For this exercise you’ll want a few stakes, some flagging, paper and pencil, and a tape measure (a loggers tape is best). Oh, and maybe bring a friend along to help.

Go into the woods and toss several stakes out around the stand (each with a piece of flagging). Those will be the centers of your practice plots.  Working together, figure out which trees fall within the radius of your plot (for example, 16’ 7” feet for a 1/50 acre plot).  Some will be easy to tell, others will have to be measured from the plot center.  If on the line, count it as “in” only if the center of the tree is within the radius at breast height (which is why it is good to have a helper).  Let’s say you count 6 trees within your 1/50 acre plot.  What’s that mean? That represents a plot density of 300 tpa.  To find that, you multiply your plot count by the denominator of your plot size to get density (or 6 trees x 50 =300tpa).  Repeat on the other practice plots, or until you get the hang of it.


For bonus points, go back and measure the diameter of each of the “in” trees in the plot and record their diameter at breast height (dbh). If you figure the average and compare that to the illustration and description from the earlier post  you can learn how much competition those trees are contending with now, and how much room they have to grow in the future.

So that is the idea. Not that difficult, really.  Getting an accurate measure of a whole stand requires some rigor we will not go into here, but you’ll have to read more about that elsewhere.  But even a few plots can give you some important insight, so I’d encourage you to put in some plots, and start getting an eye for what you have.  It is easy to do when trees are small, before crown closure.  Yes, it can be hard work if your stand is brushy and full of blackberries.  You may want to do a little pruning and clearing in your plots to make it easier. But winter is a great time to do that sort of work.  Good luck.


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Categories: TreeTopics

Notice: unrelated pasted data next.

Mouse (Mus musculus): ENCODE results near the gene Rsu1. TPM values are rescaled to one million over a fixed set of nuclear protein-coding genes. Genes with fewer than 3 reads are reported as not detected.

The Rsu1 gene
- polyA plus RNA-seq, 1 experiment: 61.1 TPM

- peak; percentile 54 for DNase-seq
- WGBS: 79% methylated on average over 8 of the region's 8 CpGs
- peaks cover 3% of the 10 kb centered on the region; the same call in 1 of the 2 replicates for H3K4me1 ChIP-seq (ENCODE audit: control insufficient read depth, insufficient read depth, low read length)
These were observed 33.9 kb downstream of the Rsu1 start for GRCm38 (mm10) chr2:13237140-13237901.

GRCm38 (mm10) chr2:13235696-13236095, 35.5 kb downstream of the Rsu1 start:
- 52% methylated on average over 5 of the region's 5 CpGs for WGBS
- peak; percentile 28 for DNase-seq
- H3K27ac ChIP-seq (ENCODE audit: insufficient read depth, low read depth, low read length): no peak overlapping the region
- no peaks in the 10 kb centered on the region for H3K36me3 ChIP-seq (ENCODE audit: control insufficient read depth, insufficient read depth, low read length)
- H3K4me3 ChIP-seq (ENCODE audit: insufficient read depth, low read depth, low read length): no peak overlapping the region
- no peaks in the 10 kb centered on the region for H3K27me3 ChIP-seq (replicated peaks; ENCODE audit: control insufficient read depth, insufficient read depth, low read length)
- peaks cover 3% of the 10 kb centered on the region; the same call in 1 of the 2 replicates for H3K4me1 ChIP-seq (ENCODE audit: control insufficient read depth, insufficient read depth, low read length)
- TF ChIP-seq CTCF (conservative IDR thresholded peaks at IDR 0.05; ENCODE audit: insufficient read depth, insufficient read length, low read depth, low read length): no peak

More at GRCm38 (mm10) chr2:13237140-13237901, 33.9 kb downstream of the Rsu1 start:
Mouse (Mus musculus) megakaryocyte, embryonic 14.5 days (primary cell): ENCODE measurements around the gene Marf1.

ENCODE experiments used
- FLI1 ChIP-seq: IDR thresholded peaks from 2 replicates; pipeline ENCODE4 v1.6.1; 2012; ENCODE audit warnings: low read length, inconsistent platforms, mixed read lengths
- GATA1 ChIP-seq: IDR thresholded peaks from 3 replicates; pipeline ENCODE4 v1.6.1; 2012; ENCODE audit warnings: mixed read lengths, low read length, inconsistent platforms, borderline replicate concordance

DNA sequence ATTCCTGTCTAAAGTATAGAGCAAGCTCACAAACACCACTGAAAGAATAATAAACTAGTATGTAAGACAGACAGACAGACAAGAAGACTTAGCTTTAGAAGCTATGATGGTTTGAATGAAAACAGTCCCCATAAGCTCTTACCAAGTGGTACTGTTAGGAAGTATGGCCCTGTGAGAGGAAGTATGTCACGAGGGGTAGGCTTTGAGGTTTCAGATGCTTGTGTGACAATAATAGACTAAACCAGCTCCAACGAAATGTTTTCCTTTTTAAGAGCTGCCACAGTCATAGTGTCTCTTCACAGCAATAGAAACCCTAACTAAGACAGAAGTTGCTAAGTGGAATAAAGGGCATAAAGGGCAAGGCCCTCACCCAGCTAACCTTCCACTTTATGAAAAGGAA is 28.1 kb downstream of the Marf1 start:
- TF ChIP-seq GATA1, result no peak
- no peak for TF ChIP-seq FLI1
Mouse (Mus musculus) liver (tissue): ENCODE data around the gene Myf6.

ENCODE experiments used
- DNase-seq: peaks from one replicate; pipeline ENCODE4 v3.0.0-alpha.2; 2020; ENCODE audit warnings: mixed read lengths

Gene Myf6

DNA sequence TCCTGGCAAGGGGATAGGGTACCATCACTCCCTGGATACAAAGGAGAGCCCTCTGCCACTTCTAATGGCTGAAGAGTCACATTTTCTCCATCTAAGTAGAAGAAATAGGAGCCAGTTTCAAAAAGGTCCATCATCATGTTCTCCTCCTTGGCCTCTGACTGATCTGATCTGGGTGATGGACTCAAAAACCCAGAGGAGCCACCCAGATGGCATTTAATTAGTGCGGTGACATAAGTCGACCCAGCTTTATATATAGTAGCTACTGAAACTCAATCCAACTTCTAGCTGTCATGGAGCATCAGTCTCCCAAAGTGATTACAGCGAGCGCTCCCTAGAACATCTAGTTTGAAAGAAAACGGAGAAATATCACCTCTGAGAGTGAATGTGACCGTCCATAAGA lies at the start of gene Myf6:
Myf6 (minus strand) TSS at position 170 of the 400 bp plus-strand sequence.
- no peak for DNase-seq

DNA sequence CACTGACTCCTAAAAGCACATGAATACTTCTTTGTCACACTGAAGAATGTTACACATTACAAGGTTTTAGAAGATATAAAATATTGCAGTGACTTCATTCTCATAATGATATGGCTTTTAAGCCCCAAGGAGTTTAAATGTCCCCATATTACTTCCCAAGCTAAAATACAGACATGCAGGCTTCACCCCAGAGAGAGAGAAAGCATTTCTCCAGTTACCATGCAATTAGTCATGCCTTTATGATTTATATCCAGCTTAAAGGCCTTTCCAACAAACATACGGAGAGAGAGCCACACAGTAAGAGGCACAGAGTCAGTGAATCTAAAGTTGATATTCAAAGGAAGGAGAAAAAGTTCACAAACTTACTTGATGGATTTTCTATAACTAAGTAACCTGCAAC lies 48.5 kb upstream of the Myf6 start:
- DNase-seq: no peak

Living with Wood Sickness

Thu, 11/30/2017 - 4:55pm

Brad Withrow-Robinson, Forestry & Natural Resources Extension Agent for Benton, Linn and Polk Counties.

The wood sickness is an all-too-common condition that afflicts many in the family forest landowner community.  As described earlier, it is characterized by large accumulations of wood in a person’s yard, shed, garage or barn, excessive buildup of chain saws and other logging tools, portable mills, and all sorts of secondary wood working tools. You know it when you see it.

People with this affliction treat wood with the same passion as collectors of fine wine treat their vintages. Each likes to hide things away and store them cool dark places, often for years at a time.  Yet each is able to recite the source and a story of how they came to own each piece or bottle.  They are determined and very patient waiting for each to find its destiny.

Orson Wells made a series of wine commercials late in his career that captured that spirit when he would declare “We sell no wine before its time.” The parallel sentiment among wood hoarders might be “we use no board before it’s stored.”

An afflicted friend of mine (who will remain unnamed) is remodeling a house and recently put in a hardwood floor. He patiently converted stacks of stickered wood into milled floorboards.  Then, he gradually and laboriously laid them out one by one to create a gorgeous floor of Oregon white oak, bordered with black walnut.  As discussed before, there is no cure for the wood sickness, but it can be helped by therapy.  The therapy is difficult and sometimes painful.  His therapy reduced the amount of wood in his stockpile while producing pain in his knees and back, but was otherwise effective and productive.

There are many people like Jay who are coping and trying to come to grips with their obsession. You see them around town from time to time.  No more so than this time of year, when they commonly emerge from garages and workshops coated in therapeutic sawdust, to display and maybe sell the products of their therapy at art shops, Christmas Bazars and the Local Goods from the Woods fair.  They may be friends, family or even complete strangers, but please show them some holiday spirit.  Meet them half way.

I bet that turned fruit bowl would look terrific in your sister’s dining room.

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Categories: TreeTopics